The summer holiday season is well underway with millions across the globe taking a much-needed break, getting away from it all. Revealing the riskiest holiday destinations with the biggest online security threats, Intel Security has found that the Brits' internet habits and inability to digitally detox and unplug while on holiday, are putting their personal and professional online data at risk.
According to a March study commissioned by Intel Security and conducted by MSI International, more than three quarters of Brits (79%) plan to connect online while on holiday, with about 42% admitting that the mere thought of disconnecting and being cut off from social media or their work email makes them feel anxious.
"Let's be honest, we can't get enough of our mobiles," Raj Samani, CTO of Intel Security, told IBTimes UK. "We want anything that can possibly be of use to us, we want our mobile apps to be able to work together, and we don't want any limitations that might separate us from the value they can provide us."
"Our craving for convenience and our anxiety towards being unplugged heightens the risk of security breaches because cybercriminals are aware of our behaviour and the operating systems' features that support the apps on our mobiles. Criminals know that if they can design a seemingly legitimate app that provides a useful service and doesn't appear to pose a security threat, their app could be able to slip through some mobile security protections."
The study also found that vacationers typically rely more on their mobile phones than other devices while abroad as well. About 32% of Brits said they wouldn't mind going without their laptops and tablets on vacation than their phones.
More than half of the respondents, however, admitted that they either don't think or care about whether the internet connection they are using is secure or not. Another 37% reported that they would connect to any internet they can find just so they can stay connected.
Cyber hackers look to exploit this 'holiday mode' mindset and security vulnerabilities by sending malware to a victim's phone through websites, SMS messages, ads, spam and downloaded apps to gain access to a wide range of sensitive personal and financial information.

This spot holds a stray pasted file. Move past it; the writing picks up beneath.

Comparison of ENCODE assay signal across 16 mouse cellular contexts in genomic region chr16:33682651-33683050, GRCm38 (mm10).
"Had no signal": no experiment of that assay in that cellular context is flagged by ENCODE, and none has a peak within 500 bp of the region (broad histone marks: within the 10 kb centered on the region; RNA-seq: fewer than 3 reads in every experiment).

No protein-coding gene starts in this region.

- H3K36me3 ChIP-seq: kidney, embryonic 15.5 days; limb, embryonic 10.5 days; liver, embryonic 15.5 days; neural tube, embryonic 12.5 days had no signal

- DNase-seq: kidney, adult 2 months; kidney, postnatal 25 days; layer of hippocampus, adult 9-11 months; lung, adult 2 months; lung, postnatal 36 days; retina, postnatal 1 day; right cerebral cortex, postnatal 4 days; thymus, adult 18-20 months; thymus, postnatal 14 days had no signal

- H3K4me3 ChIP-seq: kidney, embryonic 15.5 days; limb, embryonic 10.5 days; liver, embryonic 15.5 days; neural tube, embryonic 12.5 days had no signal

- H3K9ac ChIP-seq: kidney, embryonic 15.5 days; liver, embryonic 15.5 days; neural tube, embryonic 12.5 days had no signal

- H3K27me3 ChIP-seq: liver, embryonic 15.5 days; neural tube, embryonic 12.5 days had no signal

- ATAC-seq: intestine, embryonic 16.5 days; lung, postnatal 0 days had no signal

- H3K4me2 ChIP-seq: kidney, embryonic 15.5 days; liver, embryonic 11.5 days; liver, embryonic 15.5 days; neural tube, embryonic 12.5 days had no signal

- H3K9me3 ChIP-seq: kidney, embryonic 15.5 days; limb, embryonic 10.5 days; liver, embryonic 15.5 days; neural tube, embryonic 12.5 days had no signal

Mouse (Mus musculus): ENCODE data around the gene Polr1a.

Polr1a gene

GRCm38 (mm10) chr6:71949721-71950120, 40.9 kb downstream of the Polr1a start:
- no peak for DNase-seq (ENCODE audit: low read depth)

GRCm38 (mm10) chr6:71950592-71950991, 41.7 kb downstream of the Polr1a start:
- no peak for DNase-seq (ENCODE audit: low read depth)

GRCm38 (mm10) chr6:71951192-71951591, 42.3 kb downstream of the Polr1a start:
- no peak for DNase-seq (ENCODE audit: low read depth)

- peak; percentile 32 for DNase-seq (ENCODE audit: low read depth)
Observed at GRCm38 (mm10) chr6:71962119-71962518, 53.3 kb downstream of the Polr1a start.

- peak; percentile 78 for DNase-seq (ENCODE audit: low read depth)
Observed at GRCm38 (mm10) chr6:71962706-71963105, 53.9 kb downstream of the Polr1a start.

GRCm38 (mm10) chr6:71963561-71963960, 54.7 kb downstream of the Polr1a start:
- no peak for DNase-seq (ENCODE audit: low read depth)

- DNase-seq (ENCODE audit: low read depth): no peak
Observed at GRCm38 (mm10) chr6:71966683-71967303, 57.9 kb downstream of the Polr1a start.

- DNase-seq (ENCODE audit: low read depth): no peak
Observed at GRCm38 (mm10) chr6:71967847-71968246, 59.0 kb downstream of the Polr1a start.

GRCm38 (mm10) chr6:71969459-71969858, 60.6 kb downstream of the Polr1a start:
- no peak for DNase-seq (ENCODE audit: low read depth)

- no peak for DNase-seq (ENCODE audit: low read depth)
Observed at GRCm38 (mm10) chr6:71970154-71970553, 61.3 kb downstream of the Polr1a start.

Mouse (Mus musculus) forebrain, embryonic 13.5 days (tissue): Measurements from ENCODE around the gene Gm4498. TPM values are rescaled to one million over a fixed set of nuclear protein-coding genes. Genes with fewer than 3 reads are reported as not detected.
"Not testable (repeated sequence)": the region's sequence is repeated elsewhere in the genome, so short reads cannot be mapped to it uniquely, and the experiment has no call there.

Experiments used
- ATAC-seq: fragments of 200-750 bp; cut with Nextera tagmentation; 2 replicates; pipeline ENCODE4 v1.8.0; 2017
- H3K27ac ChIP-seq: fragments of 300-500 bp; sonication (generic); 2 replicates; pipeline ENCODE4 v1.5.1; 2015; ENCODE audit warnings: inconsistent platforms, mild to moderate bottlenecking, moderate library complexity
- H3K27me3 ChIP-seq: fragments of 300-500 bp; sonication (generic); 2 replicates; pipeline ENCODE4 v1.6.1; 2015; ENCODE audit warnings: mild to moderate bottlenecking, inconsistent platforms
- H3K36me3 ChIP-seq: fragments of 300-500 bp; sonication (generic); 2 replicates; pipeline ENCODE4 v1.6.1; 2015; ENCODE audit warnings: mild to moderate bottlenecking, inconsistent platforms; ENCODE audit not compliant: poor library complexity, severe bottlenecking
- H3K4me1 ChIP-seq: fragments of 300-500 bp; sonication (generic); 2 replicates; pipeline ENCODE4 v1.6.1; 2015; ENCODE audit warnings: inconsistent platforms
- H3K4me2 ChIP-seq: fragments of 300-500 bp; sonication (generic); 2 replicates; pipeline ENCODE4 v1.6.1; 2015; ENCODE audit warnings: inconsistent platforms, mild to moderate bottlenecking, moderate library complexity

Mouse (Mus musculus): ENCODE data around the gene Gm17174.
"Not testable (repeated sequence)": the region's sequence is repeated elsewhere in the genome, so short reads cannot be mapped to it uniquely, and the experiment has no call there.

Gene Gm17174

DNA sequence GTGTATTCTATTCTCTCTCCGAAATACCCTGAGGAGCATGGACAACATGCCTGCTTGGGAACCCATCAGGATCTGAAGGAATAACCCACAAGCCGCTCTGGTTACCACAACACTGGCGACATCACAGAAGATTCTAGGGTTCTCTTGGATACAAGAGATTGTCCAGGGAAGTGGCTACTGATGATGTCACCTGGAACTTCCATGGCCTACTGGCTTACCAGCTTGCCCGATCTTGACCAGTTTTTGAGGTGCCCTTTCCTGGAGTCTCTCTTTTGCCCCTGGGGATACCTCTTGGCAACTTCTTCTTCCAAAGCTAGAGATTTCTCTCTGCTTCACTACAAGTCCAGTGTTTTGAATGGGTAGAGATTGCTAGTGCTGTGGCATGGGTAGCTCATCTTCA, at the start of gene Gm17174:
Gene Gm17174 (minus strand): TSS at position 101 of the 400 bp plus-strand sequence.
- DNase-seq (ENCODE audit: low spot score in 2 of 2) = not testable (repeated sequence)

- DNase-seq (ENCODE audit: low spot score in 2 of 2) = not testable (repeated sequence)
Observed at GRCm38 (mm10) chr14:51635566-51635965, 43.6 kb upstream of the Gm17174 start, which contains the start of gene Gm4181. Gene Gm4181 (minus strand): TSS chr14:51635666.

Research also found that over the past year, Spain - the UK's top holiday destination - fell victim to the third highest number of mobile malware threats with 1.6 million attacks. The US, which is the Brits' second favourite country to travel to, topped the list of riskiest countries for mobile malware breaches with a whopping 4.8 million identified mobile malware threats in the last year alone.
Even Brits opting for a staycation instead are just as vulnerable to cyberattacks. The UK claimed the number three spot on the list with 2.1 million mobile malware threats followed by France, Poland, Canada and Italy.
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(Source: Intel Security)
"In a lot of instances, the lack of care ties in with a lack of understanding about the implications of failing to secure your data," Samani said. "Nearly half of the UK admit that they do not know how to protect their devices when connecting to an open Wi-Fi network."
"For Brits travelling abroad this summer, familiarising themselves with the security solutions available to protect their data and devices from cybercrime will ensure attacks do not threaten to ruin their holiday."
In an increasingly interconnected world, one's need to constantly stay in touch and connected has resulted in an increasingly casual attitude towards online security with people letting their guard down whilst unknowingly opening themselves up to cyberattacks.
According to a recent survey by Kaspersky Lab, people are more likely to lose their personal data rather than money abroad with nearly 82% of people connecting to free yet unsecure public Wi-Fi networks including airport terminals, cafes, hotels and restaurants.
"Whether at work, home or on holiday, we all rely on mobile phones to stay connected to our friends, family and followers. All too often though, people throw caution to the wind when it comes to protecting their data away from home, and are often quick to use devices to access sensitive information, without considering the potential risk," Vice President of Consumer, Mobile and Small Business at Intel Security, Nick Viney, said in a statement.